Wednesday, February 1, 2017

A TEENAGER REMEMBERS CECIL KILGORE by Ron McKeever

Of all the aunts and uncles in the Kilgore clan, Cecil is the one that I remember most as a teenager.  When we moved from West Virginia back to the farm, I was 15 and Glenn was 14.  Cecil had all kinds of jobs he needed help with since his boys were small so we cut bushes, picked up trash or whatever was need and one of the perks was, watching wrestling on Saturday night.

 

During school days, it was not uncommon for him to come by the school at Winston County High for Glenn and I to go fight some fire somewhere since he was the Forest Ranger.  I will never forget us dragging the runners off the truck and hem driving that tractor wide open to join in the fire fighting.  We would follow by back-lighting so the fires would meet away from the plowed furrow he made.  We did all that for $3.00 per day and was happy to get it.  

Often, we would climb the rickety wooden fire tower to watch for the outbreak of fires.  Cell phones were unknown and often, Cecil would stop by a telephone line and hang his wires on it and was able to talk.  We spent many Saturdays cutting the grass and clearing limbs from around the towers in case a fire broke out and burned the wooden structures down.  

Cecil was a hard worker and he demanded hard work from us.  An extra thrill was to crawl on his motorcycle with him and soar up the highway.  Helmets were unknown.  On some of the Saturdays, we would follow the woods where trees had been cut and gather pine cones for the state.  Back then, the government was paying farmers not to grow cotton but plant pine seedlings in their feels so our job was to get the cones for the seeds....all for $3.00 per day.  We usually spent $1.00 of it for two pairs of cheap cotton gloves (which lasted only for the day), spend another dollar of it for our lunch so we actually worked for $1.00 per day but was glad to get it. 



When we started the Reunion at the old place, Cecil and I would talk about those 4 years when I was a teenager.  I don't think he every understood since his mind was always on what the task consisted of and how to get it done.  When he was in his eighties and me in my sixties, he still worked the stew out of me cleaning up and getting ready for the reunion.  Everything had to be exact, even where the front porch plywood board were installed.  I will go to my grave remembering those days of yore and thank God that he placed me in this family.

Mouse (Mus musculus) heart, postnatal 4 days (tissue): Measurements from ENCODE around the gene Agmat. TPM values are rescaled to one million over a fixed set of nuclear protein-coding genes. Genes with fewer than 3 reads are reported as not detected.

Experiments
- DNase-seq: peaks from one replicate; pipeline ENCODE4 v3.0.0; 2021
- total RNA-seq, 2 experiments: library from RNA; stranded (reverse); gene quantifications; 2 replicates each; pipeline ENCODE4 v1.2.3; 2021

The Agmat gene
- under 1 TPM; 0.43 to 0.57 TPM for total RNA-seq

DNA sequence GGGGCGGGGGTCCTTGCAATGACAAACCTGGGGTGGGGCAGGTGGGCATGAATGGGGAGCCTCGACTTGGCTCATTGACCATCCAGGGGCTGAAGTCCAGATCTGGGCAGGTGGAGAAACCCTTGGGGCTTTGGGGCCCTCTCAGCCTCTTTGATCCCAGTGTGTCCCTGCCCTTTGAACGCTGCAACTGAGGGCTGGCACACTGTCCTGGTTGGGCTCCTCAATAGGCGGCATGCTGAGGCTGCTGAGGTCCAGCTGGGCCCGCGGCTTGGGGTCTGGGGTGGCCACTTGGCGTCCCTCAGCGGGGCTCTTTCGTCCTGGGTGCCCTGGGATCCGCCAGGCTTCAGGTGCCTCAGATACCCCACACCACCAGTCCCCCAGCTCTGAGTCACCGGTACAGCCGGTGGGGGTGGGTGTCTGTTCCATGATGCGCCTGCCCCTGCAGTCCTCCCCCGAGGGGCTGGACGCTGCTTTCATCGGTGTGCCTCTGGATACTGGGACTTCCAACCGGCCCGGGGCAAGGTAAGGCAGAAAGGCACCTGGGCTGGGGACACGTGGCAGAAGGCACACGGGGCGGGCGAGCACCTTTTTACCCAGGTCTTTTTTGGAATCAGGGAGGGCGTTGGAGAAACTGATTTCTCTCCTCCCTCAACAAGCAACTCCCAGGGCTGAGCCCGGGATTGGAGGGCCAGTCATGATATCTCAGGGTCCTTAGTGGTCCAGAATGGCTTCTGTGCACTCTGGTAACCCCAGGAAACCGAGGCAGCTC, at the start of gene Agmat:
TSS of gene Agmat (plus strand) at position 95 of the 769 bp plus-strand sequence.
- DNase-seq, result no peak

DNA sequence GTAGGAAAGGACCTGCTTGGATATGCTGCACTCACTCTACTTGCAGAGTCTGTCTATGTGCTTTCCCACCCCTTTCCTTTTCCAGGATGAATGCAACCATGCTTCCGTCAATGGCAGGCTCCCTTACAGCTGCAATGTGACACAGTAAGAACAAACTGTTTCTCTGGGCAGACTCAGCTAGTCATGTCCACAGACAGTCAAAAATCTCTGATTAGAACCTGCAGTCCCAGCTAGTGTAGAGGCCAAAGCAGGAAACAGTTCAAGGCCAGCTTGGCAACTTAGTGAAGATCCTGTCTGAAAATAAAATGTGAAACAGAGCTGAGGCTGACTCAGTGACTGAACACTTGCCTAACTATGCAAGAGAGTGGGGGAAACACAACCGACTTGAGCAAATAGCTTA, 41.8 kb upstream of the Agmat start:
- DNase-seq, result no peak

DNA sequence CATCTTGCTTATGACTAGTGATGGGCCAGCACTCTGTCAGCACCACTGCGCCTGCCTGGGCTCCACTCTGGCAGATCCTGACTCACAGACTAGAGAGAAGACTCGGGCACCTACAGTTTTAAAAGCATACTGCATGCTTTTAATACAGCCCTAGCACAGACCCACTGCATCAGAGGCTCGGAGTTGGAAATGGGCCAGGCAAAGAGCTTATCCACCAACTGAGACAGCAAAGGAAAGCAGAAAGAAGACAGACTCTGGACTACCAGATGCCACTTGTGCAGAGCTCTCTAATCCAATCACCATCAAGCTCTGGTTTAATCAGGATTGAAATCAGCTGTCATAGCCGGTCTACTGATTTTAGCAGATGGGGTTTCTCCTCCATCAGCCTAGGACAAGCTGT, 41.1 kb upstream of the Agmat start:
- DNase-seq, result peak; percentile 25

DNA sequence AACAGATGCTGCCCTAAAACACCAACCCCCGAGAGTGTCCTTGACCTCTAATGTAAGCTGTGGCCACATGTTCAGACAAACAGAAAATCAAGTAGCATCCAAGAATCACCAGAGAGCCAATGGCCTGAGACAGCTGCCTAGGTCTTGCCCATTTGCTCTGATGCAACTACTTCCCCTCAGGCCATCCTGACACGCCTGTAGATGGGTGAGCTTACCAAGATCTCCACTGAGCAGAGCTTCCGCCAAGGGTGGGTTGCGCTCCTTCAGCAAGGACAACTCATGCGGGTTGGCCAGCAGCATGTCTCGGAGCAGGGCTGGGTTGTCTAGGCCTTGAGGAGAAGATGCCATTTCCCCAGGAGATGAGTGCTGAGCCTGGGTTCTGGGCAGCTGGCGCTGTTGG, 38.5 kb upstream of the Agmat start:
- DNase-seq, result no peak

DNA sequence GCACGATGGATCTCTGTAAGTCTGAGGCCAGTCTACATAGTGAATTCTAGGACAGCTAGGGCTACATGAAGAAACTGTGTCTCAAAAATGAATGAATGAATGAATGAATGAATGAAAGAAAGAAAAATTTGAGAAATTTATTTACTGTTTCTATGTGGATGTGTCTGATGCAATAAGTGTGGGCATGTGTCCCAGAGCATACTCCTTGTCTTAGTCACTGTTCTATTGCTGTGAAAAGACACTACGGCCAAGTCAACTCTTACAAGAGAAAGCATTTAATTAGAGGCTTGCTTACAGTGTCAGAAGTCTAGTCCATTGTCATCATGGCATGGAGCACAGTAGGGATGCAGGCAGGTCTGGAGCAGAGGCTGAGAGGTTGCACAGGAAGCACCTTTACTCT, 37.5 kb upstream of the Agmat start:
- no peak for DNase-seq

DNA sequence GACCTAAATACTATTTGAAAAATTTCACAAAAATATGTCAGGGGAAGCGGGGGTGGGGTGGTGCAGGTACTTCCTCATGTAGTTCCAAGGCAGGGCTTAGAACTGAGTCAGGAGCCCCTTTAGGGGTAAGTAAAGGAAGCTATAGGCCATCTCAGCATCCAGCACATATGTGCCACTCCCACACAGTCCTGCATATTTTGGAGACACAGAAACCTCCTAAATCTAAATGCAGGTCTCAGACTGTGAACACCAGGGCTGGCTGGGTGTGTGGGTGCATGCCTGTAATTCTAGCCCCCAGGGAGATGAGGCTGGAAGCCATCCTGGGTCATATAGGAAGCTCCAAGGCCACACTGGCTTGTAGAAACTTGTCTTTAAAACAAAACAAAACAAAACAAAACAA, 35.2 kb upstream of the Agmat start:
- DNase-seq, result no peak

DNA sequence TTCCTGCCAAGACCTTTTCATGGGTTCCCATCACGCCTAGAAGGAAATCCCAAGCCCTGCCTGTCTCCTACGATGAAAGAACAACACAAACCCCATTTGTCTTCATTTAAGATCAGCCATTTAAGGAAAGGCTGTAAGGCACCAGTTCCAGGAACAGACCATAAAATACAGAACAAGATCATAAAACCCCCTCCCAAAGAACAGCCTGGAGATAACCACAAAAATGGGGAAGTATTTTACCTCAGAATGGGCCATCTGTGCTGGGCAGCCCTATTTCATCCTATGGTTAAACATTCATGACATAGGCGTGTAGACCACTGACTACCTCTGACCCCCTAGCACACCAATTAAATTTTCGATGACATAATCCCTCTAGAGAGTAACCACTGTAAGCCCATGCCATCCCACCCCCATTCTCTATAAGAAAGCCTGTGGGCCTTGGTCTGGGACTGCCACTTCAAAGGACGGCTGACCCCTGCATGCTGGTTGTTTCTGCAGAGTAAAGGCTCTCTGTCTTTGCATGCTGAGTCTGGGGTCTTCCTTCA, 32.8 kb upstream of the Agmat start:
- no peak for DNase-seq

3 comments:

  1. Loved reading that!

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  2. I enjoyed finding your blog. My family is from Cullman County, pretty close by.
    I am writing memoirs of my mother's family. I will self-publish it and expect a printing of 20-30 copies for family members. One of our special memories is playing with cowcumber leaves. Unfortunately, our family were poor tenant farmers and have very few photographs. I discovered your blog with a picture of one of the plants. With your permission, I would like to use your picture of the plant in our book. I will, of course, give you credit for the photo. If I may, will you please send me a note to drweber@bellsouth.net. Thank you very much.
    Sincerely, Diane Weber

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